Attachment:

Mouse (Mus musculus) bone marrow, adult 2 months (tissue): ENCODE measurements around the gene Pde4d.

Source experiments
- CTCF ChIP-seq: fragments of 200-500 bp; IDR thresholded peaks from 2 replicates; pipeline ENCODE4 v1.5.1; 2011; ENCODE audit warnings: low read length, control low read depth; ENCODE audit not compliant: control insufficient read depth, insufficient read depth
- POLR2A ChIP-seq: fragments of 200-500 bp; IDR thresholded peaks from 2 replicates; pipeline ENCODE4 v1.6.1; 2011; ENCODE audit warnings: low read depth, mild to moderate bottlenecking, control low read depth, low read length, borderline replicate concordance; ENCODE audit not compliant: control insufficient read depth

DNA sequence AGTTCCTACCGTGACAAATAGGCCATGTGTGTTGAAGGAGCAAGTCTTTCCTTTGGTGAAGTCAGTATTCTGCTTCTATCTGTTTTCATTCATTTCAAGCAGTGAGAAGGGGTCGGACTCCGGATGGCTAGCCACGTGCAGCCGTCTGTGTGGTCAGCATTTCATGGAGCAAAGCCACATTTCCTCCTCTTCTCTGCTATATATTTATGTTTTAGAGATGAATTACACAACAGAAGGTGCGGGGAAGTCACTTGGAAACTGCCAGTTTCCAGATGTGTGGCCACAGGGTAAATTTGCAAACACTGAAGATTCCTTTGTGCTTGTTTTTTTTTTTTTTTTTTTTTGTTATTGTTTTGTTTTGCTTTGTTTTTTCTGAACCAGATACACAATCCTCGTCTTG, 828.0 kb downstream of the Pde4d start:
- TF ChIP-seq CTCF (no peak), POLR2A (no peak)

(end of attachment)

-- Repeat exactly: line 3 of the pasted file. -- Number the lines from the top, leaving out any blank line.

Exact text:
- CTCF ChIP-seq: fragments of 200-500 bp; IDR thresholded peaks from 2 replicates; pipeline ENCODE4 v1.5.1; 2011; ENCODE audit warnings: low read length, control low read depth; ENCODE audit not compliant: control insufficient read depth, insufficient read depth